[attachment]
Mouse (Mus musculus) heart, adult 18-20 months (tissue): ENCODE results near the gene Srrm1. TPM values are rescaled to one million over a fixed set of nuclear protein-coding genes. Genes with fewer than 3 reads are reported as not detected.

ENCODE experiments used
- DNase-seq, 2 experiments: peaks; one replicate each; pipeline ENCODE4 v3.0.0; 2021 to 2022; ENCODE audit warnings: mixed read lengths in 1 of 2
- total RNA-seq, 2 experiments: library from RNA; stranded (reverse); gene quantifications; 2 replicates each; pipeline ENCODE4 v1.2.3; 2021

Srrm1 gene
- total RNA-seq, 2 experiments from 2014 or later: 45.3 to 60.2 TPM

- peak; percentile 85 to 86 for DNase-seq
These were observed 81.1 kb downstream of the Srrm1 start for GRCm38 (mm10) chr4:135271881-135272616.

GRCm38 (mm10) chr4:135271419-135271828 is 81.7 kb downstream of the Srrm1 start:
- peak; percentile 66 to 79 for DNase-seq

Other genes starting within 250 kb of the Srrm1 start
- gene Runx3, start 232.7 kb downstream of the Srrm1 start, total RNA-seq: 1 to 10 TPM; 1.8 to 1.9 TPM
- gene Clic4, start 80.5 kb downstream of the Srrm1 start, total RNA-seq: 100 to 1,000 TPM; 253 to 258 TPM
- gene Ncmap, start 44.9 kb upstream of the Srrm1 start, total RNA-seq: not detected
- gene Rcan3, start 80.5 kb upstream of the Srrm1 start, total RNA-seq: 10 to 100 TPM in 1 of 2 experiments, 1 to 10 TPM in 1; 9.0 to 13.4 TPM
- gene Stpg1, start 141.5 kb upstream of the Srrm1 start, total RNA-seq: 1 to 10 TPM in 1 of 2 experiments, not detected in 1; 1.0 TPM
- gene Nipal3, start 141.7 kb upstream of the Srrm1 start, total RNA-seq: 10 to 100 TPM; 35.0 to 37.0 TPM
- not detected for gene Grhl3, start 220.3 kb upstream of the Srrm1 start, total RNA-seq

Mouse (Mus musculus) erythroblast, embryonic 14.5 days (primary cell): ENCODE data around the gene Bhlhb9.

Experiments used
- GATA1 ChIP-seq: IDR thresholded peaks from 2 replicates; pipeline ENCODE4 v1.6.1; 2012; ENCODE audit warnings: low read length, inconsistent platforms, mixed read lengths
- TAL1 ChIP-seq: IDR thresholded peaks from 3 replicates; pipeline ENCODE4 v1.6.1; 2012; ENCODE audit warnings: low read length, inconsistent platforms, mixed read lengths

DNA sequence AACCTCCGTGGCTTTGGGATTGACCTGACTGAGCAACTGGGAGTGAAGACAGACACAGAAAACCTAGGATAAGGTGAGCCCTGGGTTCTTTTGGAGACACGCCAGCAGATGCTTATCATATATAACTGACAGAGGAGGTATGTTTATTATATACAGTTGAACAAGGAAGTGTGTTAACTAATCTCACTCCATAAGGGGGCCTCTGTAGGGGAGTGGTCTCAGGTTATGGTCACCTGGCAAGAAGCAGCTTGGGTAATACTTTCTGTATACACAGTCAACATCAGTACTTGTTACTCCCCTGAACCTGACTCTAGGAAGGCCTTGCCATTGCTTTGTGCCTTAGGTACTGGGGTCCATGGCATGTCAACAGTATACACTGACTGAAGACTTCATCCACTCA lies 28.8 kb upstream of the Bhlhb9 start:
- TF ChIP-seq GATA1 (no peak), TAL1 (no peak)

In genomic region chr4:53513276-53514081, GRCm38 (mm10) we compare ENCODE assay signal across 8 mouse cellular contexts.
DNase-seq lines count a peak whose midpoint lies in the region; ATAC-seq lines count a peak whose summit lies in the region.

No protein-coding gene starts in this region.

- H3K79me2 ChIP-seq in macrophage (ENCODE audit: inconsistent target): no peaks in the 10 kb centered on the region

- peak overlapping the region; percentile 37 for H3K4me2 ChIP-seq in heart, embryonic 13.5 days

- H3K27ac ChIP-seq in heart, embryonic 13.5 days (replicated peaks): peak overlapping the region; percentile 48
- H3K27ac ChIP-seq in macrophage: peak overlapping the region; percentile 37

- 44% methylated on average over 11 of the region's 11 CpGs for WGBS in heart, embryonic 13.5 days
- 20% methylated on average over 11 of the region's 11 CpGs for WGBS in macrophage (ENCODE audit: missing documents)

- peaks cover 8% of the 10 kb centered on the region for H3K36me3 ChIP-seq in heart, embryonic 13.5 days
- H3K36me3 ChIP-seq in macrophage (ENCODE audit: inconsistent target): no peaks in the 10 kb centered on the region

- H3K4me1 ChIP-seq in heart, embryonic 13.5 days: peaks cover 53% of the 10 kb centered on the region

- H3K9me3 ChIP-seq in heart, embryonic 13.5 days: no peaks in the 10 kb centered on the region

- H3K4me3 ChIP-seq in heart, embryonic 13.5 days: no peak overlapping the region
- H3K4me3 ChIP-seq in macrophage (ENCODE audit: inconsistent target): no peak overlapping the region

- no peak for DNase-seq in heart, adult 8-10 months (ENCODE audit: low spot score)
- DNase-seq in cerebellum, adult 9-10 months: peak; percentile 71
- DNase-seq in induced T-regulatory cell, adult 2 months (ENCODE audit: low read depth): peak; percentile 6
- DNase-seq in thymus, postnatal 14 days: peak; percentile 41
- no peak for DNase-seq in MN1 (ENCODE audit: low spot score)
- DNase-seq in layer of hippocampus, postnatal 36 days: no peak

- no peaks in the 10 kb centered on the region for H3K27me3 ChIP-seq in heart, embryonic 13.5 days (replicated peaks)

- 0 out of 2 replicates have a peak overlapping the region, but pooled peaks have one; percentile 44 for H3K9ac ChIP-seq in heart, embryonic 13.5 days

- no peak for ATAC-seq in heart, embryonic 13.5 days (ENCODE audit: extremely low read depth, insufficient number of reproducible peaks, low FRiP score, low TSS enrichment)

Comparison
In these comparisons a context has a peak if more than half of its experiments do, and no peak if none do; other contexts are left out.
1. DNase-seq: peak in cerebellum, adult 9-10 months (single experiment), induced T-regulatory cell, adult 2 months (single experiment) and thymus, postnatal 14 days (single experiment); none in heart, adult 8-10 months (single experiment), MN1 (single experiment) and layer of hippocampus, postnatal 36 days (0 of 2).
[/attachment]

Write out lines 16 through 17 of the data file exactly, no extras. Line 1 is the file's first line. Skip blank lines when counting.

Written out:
- gene Stpg1, start 141.5 kb upstream of the Srrm1 start, total RNA-seq: 1 to 10 TPM in 1 of 2 experiments, not detected in 1; 1.0 TPM
- gene Nipal3, start 141.7 kb upstream of the Srrm1 start, total RNA-seq: 10 to 100 TPM; 35.0 to 37.0 TPM